For More Information Click here

LINKS:

Pamela Crawford
Great Landscape Artist - Landscape Designer - Gardens -Pamela Crawford

Column For Large Pots
Pamela Crawford Basket Column For Large Pots (Top Basket Not Included), Basket Columns: Kinsman Garden Company

Plant List

Show #25/6812. Transforming A Deck Into A Gardening Work Of Art

Transcript of Show

GardenSMART always has so much fun gardening with containers! In this episode we catch up with one of the queens of container gardening to enjoy her latest project.

Eric loves the utility and BEAUTY OF CONTAINERS. They have the ability to transform any space into a work of art, a thing of wonder. Many plant lovers are working with small spaces where containers are the perfect solution. There have been so many innovations in the world of containers that have unlocked new ways of bringing nature onto the patio or deck. Many of these new methods allow for intricate vertical plantings and a much more dynamic display of color and diversity.

Pamela Crawford, joins us once again in this episode. Pamela has authored a host of books on the subject of container gardening and has devoted much of her professional career to making containers accessible to every gardener. She has just finished an amazing collection of containers for her back deck and we’re excited to explore the area with her latest creations.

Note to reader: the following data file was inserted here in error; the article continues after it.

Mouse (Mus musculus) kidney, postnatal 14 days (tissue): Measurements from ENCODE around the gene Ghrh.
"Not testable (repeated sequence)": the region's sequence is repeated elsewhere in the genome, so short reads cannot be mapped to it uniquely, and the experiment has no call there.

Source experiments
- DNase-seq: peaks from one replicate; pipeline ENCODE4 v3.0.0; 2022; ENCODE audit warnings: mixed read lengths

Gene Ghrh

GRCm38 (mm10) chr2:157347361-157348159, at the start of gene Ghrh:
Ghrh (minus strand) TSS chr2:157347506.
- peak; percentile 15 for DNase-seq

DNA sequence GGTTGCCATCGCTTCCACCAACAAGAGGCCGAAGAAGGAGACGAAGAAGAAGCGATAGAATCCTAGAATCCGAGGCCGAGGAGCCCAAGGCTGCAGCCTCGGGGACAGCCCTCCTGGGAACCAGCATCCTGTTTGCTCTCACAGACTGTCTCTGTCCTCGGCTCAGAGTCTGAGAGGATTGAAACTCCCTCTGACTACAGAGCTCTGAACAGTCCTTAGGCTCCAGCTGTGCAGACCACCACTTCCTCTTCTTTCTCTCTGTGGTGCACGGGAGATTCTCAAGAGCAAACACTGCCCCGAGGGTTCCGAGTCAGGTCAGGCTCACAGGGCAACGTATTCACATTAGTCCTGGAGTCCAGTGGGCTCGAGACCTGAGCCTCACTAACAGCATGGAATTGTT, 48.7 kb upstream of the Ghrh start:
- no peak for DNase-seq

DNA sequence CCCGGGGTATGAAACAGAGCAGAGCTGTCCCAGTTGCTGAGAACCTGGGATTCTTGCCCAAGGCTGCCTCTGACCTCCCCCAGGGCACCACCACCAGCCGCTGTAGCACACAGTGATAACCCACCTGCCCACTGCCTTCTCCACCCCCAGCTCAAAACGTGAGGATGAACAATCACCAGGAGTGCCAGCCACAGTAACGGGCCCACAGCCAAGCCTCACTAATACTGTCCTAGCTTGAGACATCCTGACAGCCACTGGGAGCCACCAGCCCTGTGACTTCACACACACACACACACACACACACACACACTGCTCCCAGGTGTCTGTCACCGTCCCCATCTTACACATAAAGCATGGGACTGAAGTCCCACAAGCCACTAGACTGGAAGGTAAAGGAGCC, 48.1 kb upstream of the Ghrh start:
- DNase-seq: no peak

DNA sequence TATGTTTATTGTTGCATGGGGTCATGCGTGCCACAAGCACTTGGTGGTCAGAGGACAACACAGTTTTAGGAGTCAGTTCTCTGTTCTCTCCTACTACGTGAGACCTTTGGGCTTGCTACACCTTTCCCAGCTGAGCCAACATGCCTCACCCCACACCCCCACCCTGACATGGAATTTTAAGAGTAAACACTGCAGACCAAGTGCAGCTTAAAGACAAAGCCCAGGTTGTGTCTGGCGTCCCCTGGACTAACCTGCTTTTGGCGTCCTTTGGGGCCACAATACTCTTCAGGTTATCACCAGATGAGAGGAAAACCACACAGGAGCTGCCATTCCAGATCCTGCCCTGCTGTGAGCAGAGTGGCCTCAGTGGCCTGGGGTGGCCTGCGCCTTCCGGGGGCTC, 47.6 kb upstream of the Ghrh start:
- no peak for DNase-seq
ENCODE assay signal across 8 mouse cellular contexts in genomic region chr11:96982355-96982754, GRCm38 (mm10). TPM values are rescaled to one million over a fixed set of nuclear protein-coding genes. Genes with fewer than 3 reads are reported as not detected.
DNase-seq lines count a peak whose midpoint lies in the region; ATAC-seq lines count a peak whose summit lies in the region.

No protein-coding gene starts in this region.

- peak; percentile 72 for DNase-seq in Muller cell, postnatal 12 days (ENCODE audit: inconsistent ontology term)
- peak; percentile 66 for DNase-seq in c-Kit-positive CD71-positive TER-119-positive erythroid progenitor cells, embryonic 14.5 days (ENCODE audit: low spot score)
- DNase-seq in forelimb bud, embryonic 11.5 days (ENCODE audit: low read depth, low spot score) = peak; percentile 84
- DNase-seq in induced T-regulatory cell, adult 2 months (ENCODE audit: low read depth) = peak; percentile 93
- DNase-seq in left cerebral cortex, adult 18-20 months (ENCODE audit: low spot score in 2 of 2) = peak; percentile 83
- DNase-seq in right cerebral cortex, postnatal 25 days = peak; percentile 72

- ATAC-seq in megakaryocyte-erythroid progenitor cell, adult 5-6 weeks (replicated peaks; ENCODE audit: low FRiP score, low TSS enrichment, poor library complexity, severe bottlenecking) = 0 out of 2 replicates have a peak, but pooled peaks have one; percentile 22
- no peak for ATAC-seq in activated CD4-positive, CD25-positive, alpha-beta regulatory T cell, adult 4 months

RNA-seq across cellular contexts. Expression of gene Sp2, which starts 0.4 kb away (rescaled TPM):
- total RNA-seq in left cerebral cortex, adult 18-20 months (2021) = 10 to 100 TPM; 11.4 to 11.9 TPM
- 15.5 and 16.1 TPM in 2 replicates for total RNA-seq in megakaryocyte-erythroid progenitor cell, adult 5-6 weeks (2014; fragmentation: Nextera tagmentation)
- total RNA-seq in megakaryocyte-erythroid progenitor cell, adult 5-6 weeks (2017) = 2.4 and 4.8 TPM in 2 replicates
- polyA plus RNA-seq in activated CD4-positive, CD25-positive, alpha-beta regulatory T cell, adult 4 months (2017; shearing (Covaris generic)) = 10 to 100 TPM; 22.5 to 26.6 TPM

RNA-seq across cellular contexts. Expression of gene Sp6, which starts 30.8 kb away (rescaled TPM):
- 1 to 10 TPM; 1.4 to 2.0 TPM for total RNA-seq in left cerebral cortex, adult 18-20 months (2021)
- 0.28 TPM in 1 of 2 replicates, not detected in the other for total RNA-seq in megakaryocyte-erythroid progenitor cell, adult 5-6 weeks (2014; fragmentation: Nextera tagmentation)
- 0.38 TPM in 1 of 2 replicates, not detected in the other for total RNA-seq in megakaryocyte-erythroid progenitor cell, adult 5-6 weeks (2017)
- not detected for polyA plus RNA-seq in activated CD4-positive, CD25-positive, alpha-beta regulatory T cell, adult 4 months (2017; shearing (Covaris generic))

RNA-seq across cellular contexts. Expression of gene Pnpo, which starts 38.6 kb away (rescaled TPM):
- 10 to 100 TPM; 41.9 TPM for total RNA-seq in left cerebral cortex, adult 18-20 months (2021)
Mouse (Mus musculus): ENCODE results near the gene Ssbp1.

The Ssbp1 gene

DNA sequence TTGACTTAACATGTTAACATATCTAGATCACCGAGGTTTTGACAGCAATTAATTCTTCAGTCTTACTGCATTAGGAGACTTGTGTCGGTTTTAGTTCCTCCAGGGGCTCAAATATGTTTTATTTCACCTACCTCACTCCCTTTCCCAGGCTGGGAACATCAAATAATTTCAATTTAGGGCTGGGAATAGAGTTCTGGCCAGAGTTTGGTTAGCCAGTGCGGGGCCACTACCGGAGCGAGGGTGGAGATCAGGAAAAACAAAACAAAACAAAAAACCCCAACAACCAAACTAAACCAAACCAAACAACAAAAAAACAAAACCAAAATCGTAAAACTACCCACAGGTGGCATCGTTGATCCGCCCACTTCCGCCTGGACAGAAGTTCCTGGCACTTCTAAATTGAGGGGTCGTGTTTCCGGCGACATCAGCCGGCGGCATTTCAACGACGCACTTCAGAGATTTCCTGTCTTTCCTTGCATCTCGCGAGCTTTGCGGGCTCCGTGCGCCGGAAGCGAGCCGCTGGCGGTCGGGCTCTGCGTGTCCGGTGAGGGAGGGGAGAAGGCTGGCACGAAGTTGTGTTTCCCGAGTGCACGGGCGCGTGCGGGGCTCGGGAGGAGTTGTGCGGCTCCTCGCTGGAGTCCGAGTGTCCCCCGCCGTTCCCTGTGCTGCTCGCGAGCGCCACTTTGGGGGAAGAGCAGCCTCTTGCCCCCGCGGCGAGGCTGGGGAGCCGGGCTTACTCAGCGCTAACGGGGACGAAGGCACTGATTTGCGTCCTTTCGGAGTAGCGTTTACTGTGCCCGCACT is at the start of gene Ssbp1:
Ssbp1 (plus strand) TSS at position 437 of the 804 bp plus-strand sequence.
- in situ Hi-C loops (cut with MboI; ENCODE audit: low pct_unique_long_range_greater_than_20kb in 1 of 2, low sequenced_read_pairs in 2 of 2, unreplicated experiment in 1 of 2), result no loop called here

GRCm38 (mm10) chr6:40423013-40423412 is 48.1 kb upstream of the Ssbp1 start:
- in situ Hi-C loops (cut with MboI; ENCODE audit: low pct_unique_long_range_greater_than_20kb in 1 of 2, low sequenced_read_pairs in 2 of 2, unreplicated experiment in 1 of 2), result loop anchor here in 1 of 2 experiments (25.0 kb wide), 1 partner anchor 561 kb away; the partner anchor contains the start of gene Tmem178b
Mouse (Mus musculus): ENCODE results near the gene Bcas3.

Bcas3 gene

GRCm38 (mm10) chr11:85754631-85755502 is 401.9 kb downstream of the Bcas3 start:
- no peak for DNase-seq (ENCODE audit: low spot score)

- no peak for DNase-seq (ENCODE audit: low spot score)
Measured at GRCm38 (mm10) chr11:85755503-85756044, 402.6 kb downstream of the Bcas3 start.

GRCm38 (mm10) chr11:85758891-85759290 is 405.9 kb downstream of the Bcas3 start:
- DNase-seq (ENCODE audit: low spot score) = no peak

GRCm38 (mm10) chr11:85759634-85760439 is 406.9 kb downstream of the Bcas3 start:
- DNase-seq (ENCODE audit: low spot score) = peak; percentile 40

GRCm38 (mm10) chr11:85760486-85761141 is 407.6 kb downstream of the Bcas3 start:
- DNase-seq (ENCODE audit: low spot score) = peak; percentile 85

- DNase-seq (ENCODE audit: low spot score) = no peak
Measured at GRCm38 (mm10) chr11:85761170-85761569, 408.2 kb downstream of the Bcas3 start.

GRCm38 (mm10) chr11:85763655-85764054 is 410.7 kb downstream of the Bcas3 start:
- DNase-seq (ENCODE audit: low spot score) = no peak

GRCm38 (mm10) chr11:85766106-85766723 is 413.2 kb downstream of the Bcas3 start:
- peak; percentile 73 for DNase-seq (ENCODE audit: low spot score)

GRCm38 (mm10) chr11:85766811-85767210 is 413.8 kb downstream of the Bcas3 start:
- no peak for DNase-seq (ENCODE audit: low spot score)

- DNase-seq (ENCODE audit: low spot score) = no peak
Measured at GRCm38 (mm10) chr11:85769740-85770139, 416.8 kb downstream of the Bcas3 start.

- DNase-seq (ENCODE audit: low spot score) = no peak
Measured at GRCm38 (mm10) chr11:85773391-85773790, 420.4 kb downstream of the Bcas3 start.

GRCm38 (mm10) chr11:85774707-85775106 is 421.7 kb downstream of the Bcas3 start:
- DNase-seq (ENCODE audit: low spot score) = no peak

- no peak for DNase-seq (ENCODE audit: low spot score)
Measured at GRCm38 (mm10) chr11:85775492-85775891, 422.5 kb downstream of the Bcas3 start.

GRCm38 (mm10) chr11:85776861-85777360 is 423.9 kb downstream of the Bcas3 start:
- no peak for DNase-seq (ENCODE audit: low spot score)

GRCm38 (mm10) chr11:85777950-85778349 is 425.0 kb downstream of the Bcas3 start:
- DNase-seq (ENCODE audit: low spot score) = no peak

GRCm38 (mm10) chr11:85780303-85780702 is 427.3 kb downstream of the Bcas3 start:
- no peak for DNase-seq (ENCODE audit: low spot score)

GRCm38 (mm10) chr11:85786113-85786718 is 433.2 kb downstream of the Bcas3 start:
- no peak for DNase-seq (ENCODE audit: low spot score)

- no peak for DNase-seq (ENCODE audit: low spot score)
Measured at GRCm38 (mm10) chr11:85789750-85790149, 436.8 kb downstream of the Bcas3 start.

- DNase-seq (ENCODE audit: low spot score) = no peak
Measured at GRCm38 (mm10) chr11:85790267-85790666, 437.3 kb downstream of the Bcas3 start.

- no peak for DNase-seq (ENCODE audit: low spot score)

Eric welcomes Pamela, it's always great to spend time together, to learn about containers and all the wonderful things that she is doing. Pamela has had a very, very long and illustrious career of great garden and container design. For our viewers that haven't met you yet, walk us through the scope of some of the projects that you've been involved in. Pamela thanks Eric for the kind words. Projects that include outdoor living are some of her most favorite and that's because she's not only talking about something that looks aesthetically good but additionally talking about something that family is going to use for the rest of their time in that home. Accordingly she always starts out talking about functionality, what are the activities that they want to do in their outdoor living areas. Pamela then sets up spaces for each one of them.